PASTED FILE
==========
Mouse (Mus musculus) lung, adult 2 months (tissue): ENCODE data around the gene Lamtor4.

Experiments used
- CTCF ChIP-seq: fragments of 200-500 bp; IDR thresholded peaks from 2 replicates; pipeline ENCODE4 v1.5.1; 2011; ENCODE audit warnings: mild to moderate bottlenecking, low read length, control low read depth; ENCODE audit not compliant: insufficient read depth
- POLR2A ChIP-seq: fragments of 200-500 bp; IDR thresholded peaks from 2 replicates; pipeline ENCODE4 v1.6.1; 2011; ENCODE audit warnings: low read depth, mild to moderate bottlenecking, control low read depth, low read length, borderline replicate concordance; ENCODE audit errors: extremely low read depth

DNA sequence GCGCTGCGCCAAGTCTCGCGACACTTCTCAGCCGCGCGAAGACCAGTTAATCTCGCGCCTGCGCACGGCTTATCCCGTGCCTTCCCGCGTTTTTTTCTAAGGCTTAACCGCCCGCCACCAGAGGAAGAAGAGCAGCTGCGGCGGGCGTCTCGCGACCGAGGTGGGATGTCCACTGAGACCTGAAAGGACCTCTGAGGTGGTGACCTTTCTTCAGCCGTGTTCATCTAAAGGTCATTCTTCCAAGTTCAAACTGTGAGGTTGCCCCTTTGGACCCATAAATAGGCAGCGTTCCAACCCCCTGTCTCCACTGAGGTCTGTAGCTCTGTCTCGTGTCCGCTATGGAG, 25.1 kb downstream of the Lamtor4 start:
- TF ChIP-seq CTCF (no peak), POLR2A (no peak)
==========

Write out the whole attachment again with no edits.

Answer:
Mouse (Mus musculus) lung, adult 2 months (tissue): ENCODE data around the gene Lamtor4.

Experiments used
- CTCF ChIP-seq: fragments of 200-500 bp; IDR thresholded peaks from 2 replicates; pipeline ENCODE4 v1.5.1; 2011; ENCODE audit warnings: mild to moderate bottlenecking, low read length, control low read depth; ENCODE audit not compliant: insufficient read depth
- POLR2A ChIP-seq: fragments of 200-500 bp; IDR thresholded peaks from 2 replicates; pipeline ENCODE4 v1.6.1; 2011; ENCODE audit warnings: low read depth, mild to moderate bottlenecking, control low read depth, low read length, borderline replicate concordance; ENCODE audit errors: extremely low read depth

DNA sequence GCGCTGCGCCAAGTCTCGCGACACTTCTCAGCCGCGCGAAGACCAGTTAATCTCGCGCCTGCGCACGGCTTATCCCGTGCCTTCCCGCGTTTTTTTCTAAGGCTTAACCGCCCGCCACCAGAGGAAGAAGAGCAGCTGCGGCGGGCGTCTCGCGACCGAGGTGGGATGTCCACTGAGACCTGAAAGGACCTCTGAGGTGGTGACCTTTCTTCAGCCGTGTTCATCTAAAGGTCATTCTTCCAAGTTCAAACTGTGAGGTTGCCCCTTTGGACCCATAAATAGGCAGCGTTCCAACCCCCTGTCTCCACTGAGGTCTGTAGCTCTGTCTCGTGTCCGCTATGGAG, 25.1 kb downstream of the Lamtor4 start:
- TF ChIP-seq CTCF (no peak), POLR2A (no peak)